Winter Solstice is upon us…
The winter solstice is a single moment in time when the Sun is exactly over the Tropic of Capricorn in the Southern Hemisphere. This year that moment occurs on December 21st at 1044UTC or 4:44AM CDT.
A common misunderstanding with the winter/summer solstice regards the Sun’s distance from Earth. Distance does not create the seasons, the tilt of the Earth does. Earth’s 23.5° tilt is the reason each hemisphere receives various amounts of sunlight from season to season. The winter solstice marks the day the North Pole is tilted furthest away from the Sun.Read More »
As we approach the end of the calendar year, meteorologists, once again, encounter a significant weather phenomena that can sometimes be a challenge to forecast: The Harmattan Winds.
Harmattan winds are derived from a dry and dusty, northeasterly trade wind that originates in the Sahara. As the monsoon trough shifts south during the boreal winter, the trade winds will travel further south reaching the West Coast of Africa. This type of wind is strengthened by low pressure over the north coast of Guinea and high pressure over Northwest Africa. The Harmattans can carry desert dust into the Atlantic and the Gulf of Guinea leading to hazardous operations on and offshore. Another element to the strength of the Harmattan is eastward movement of a low pressure system over Europe and its subsequent surface cold front that will move over the Mediterranean into North Africa. While the cold air will mix and warm over Africa, the wind will continue to surge south carrying with it the blinding dust covering everything in its path. Crop soil from the Sahel, the region between the Sahara desert and humid savannas, can also be mixed up in the winds further dropping visibility.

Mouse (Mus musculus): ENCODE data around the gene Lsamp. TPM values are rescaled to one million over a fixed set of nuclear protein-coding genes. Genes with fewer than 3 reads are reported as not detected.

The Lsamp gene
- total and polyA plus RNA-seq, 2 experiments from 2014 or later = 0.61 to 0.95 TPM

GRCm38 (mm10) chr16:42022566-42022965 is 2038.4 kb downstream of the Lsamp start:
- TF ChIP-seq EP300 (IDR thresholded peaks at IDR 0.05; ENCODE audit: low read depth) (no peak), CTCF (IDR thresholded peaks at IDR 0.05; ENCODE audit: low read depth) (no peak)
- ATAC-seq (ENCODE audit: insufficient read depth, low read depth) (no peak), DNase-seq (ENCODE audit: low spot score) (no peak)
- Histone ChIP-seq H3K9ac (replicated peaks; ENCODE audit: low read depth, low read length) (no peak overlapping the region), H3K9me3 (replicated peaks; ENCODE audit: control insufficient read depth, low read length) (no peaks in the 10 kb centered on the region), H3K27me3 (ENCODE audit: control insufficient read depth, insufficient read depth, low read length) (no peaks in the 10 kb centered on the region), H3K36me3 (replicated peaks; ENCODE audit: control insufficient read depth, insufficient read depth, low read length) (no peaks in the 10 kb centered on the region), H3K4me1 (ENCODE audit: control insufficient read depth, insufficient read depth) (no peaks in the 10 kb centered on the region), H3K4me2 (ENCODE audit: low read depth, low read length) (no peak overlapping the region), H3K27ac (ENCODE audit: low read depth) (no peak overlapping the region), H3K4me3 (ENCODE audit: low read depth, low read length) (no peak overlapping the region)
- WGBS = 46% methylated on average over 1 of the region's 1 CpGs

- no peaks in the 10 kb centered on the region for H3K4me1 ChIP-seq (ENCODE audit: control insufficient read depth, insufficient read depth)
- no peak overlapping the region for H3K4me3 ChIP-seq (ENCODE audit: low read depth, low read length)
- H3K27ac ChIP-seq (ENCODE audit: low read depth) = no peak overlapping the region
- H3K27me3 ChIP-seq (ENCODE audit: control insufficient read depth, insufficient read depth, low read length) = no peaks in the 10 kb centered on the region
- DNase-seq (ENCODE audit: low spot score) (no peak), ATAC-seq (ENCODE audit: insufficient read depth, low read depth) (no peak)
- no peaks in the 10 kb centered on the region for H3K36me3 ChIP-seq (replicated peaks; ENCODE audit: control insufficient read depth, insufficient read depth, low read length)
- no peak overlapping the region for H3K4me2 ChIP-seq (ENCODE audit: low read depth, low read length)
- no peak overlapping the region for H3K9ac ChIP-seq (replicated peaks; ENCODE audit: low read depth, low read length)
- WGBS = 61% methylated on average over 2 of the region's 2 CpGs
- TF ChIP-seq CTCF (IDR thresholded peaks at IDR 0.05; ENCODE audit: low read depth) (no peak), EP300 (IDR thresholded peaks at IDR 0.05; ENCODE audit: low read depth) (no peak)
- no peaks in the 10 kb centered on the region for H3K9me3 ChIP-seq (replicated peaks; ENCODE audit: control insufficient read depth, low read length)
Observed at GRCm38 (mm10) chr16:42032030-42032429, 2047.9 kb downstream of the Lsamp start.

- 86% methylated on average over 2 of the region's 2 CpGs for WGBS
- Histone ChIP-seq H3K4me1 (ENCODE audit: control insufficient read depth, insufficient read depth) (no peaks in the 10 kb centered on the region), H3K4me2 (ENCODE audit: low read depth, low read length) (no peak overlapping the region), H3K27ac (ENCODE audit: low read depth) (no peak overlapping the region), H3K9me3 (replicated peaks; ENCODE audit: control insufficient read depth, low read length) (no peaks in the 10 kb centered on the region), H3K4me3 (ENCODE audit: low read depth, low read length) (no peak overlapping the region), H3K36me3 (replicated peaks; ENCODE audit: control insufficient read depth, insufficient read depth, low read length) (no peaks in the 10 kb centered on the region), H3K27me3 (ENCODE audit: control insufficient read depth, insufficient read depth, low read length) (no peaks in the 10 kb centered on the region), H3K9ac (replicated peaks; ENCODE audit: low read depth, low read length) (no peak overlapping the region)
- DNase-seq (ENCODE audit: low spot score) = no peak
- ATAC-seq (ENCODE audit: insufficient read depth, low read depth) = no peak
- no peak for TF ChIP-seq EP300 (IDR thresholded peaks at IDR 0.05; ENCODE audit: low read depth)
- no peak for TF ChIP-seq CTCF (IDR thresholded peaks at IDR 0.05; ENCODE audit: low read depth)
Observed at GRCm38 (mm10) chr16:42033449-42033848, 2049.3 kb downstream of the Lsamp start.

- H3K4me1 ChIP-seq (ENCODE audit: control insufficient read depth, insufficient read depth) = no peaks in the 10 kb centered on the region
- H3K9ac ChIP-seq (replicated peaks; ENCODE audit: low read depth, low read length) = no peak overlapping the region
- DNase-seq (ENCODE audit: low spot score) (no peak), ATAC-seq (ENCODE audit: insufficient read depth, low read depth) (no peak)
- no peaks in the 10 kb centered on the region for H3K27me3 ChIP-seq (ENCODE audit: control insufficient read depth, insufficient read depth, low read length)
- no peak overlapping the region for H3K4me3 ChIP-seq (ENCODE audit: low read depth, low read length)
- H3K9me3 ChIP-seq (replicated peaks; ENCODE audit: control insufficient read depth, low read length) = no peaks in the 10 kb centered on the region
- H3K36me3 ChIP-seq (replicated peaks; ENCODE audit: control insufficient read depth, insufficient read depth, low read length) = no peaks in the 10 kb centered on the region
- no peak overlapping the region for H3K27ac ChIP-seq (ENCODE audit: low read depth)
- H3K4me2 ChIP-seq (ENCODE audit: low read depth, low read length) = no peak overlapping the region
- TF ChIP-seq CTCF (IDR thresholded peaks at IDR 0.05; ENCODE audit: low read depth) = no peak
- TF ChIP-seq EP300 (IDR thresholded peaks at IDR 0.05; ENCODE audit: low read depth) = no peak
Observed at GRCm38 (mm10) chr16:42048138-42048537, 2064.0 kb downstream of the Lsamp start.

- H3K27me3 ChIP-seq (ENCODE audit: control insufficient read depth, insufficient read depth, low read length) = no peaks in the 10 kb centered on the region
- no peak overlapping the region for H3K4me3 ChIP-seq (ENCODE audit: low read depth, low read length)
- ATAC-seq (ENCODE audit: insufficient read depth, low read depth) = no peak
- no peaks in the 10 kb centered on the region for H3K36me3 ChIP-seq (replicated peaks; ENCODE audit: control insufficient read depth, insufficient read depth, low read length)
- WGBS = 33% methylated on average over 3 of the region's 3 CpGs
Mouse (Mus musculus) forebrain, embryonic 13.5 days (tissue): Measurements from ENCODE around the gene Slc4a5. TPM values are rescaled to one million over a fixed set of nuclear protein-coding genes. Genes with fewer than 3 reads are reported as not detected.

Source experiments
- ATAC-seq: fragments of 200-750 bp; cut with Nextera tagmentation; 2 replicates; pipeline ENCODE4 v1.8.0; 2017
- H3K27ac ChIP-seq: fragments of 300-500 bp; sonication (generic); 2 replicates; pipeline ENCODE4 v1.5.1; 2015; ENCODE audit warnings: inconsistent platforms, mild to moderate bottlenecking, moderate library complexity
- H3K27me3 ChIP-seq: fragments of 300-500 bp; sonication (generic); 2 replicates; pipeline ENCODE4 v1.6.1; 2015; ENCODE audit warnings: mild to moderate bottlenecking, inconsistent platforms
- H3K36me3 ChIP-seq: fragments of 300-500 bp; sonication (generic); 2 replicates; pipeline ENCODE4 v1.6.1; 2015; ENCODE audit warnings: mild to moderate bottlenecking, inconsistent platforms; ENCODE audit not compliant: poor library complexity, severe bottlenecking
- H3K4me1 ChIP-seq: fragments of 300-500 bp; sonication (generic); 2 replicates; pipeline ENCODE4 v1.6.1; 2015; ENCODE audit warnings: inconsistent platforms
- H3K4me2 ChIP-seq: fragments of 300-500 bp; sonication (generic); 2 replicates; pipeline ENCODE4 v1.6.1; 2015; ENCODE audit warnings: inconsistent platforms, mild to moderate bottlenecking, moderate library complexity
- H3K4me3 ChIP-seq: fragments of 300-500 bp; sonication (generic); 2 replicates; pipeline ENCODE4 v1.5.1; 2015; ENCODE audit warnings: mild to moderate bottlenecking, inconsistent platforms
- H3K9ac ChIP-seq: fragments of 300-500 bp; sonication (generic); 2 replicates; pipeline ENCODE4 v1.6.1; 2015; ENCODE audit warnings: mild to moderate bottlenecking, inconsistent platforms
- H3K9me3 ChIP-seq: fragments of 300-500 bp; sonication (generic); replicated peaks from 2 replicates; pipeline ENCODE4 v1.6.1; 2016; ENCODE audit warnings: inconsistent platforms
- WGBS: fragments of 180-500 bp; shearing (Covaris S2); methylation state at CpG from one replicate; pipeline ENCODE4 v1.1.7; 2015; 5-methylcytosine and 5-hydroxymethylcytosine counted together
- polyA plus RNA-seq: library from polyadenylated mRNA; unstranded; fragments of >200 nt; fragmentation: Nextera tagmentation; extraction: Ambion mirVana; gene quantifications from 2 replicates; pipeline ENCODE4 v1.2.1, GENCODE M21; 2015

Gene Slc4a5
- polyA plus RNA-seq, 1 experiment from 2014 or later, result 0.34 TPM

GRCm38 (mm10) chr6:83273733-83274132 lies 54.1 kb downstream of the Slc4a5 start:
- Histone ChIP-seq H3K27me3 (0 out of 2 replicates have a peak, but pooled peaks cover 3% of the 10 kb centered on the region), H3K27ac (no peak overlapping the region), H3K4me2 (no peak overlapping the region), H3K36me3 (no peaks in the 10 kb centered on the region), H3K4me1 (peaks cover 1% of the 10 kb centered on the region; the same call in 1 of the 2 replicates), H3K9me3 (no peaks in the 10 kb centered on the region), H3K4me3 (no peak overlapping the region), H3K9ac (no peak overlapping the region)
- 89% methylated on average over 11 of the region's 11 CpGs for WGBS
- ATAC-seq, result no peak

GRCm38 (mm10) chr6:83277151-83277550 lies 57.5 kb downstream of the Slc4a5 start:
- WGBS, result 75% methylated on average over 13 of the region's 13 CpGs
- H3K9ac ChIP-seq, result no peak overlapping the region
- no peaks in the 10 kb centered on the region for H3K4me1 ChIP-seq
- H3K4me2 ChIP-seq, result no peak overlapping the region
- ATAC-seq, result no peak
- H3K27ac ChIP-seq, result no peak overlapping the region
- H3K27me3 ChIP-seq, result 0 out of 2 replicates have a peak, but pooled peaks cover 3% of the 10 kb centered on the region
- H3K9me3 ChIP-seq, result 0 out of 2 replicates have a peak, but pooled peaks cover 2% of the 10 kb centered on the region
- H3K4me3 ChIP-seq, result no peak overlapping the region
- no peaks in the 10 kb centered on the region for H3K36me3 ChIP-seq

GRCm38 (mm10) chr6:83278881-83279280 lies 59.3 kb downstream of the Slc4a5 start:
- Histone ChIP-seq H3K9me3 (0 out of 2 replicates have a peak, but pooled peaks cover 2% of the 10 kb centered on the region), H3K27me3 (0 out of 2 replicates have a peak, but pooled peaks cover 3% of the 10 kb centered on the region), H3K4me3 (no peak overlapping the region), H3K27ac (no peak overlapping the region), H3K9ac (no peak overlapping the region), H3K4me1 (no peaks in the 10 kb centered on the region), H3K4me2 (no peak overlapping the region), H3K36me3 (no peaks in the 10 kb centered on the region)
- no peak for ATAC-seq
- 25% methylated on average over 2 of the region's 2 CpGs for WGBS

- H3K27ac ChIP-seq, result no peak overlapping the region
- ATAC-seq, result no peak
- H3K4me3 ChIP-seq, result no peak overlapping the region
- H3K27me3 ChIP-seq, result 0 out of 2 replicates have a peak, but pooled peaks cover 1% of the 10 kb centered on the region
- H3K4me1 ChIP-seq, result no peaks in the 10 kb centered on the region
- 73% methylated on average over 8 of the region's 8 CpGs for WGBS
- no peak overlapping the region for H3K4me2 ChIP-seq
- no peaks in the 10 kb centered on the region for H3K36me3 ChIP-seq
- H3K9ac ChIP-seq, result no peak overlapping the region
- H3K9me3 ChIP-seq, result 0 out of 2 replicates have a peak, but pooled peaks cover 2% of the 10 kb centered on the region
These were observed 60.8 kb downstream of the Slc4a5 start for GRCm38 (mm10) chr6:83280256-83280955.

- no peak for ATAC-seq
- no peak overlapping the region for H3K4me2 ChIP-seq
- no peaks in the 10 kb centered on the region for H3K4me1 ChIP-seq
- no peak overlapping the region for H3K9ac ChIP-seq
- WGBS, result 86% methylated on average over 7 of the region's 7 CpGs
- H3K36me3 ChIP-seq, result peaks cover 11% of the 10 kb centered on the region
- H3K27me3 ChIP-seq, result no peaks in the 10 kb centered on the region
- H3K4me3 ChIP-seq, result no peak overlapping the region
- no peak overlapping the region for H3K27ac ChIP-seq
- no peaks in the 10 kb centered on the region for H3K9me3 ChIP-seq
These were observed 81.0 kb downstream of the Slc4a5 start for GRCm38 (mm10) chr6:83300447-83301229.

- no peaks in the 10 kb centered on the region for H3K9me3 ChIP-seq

The influence of the Harmattan wind can be paralyzing for those areas affected as visibilities drop to zero halting flights, increasing risk of flu and asthma and also, at times, delaying the rainy season. The delay is significant as timing of the rainy season guides the farmers of when to plant crops across this otherwise fertile middle belt.
These Harmattans usually last 2-3 days. The lack of observation stations offshore West Africa can bring a forecasting challenge amongst meteorologists worldwide. Therefore, a skilled forecaster is crucial to accurately predict the potential of a debilitating Harmattan wind.
To this date, the 2016 Atlantic hurricane season has recorded twelve named storms and one tropical depression, including Hurricane Alex from January. By the end of September we will likely see the next storm develop as signs of strengthening continue with an active tropical wave (97L). Currently, 97L is located roughly 470 miles east-southeast of Barbados tracking to the west about 15-20 knots. The tropical wave will either intensify into Tropical Depression Fourteen or Tropical Storm Matthew. The 30-year average (1981-2010) for the Atlantic basin consists of twelve named storms. With two months left in the 2016 Atlantic hurricane season, one can conclude that an above average recording of named storms will likely occur.
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